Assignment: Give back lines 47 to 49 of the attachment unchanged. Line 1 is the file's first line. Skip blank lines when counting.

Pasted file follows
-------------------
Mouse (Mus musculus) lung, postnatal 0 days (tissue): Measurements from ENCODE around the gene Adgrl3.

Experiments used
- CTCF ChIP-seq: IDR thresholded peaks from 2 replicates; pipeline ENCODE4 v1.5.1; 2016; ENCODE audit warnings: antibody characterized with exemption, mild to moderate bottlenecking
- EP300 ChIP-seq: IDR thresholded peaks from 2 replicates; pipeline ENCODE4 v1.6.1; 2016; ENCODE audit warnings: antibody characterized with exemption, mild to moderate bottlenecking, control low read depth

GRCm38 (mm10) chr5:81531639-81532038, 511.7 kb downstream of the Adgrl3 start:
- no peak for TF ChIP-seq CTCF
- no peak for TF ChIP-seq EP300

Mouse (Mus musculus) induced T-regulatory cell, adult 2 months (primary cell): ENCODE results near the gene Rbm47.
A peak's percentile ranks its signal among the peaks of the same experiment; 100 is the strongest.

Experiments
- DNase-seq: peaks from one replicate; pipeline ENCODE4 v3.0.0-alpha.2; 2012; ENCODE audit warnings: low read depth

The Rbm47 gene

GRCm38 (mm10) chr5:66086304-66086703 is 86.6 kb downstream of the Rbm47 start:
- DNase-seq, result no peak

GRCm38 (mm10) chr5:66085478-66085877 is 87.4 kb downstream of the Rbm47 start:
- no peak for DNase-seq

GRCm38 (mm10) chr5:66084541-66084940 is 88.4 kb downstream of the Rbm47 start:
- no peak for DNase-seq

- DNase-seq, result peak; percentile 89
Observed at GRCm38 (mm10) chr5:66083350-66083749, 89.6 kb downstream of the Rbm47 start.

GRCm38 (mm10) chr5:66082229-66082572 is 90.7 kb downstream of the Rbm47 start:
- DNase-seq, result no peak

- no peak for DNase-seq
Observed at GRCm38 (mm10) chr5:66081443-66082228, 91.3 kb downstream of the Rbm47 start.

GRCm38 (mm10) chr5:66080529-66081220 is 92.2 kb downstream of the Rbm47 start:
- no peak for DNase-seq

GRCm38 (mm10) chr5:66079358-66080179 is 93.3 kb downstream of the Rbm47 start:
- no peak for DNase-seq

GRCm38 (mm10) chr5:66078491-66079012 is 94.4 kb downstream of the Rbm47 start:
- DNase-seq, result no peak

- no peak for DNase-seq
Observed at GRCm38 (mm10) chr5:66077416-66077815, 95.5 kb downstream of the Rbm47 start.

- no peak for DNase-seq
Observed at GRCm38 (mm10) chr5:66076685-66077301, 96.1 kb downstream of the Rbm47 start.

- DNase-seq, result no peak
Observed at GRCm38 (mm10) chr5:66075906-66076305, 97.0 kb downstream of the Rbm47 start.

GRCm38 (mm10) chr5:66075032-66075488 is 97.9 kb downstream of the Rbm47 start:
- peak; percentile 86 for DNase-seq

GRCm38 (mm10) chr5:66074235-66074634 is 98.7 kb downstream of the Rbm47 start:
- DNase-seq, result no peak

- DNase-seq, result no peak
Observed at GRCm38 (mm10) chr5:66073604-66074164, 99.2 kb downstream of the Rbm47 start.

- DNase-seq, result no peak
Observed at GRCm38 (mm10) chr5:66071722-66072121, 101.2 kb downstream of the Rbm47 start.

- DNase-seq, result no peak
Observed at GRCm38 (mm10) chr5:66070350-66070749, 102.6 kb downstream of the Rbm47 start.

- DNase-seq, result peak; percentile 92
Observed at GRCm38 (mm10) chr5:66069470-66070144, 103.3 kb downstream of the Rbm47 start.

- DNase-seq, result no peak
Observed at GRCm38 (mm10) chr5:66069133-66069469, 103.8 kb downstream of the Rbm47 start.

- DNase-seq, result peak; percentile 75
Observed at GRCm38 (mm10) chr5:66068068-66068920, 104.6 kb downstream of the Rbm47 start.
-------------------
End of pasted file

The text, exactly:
- DNase-seq, result peak; percentile 92
Observed at GRCm38 (mm10) chr5:66069470-66070144, 103.3 kb downstream of the Rbm47 start.

- DNase-seq, result no peak